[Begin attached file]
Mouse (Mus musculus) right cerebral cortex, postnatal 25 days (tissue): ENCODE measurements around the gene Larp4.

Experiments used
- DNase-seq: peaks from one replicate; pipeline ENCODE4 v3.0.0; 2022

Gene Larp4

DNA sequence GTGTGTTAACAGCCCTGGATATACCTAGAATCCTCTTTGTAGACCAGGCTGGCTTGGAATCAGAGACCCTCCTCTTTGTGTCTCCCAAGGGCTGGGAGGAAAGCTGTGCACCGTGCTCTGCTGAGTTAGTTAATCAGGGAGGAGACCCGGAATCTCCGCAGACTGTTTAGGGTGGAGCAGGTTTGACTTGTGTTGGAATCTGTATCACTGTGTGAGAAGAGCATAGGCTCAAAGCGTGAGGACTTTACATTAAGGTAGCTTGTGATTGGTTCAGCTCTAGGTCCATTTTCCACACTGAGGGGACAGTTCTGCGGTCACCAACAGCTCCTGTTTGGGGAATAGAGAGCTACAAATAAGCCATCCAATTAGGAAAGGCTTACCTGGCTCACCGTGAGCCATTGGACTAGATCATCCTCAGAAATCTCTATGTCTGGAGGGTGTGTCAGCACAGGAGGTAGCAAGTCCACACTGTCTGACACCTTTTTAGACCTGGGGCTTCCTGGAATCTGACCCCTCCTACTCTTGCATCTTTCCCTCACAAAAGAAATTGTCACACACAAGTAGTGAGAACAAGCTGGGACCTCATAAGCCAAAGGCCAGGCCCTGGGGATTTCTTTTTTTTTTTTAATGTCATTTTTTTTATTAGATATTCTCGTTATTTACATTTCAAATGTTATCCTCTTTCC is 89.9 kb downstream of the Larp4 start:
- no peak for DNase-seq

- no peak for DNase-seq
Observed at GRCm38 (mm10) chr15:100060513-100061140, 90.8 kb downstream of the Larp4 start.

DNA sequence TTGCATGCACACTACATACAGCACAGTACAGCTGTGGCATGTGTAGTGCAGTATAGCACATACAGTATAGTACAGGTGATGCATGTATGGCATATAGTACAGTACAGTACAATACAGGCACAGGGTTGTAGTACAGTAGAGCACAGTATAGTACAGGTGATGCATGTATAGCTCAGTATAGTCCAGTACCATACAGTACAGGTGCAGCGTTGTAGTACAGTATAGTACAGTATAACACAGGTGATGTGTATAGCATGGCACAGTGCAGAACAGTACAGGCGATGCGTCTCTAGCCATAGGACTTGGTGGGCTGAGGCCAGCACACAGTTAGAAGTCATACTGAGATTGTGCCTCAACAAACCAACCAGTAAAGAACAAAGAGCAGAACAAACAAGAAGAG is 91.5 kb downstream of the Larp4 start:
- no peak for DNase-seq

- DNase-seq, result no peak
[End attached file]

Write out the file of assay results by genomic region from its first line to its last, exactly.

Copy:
Mouse (Mus musculus) right cerebral cortex, postnatal 25 days (tissue): ENCODE measurements around the gene Larp4.

Experiments used
- DNase-seq: peaks from one replicate; pipeline ENCODE4 v3.0.0; 2022

Gene Larp4

DNA sequence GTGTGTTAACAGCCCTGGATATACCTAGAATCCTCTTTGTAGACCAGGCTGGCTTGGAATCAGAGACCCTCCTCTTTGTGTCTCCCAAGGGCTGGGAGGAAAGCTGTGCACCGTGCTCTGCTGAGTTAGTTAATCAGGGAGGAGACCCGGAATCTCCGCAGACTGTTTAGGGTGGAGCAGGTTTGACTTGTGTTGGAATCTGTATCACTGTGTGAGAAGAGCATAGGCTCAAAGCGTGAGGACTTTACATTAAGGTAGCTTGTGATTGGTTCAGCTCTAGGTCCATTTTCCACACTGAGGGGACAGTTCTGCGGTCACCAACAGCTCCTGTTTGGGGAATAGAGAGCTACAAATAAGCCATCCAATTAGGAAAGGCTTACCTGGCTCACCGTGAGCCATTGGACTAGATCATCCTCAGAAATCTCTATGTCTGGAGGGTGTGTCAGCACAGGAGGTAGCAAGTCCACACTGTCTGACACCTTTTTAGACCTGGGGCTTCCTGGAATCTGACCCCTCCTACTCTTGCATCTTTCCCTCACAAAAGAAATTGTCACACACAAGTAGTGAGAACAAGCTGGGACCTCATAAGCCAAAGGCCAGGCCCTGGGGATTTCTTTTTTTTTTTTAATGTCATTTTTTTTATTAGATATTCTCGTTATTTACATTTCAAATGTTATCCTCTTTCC is 89.9 kb downstream of the Larp4 start:
- no peak for DNase-seq

- no peak for DNase-seq
Observed at GRCm38 (mm10) chr15:100060513-100061140, 90.8 kb downstream of the Larp4 start.

DNA sequence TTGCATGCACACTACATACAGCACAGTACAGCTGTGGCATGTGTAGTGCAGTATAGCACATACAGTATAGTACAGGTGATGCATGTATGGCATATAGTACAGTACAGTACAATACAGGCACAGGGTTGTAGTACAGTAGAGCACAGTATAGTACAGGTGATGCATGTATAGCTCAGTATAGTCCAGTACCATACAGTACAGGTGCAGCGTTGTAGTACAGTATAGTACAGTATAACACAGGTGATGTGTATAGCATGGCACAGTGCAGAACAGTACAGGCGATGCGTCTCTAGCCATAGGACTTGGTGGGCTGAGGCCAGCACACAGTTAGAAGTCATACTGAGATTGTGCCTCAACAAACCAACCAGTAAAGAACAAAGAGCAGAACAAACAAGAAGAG is 91.5 kb downstream of the Larp4 start:
- no peak for DNase-seq

- DNase-seq, result no peak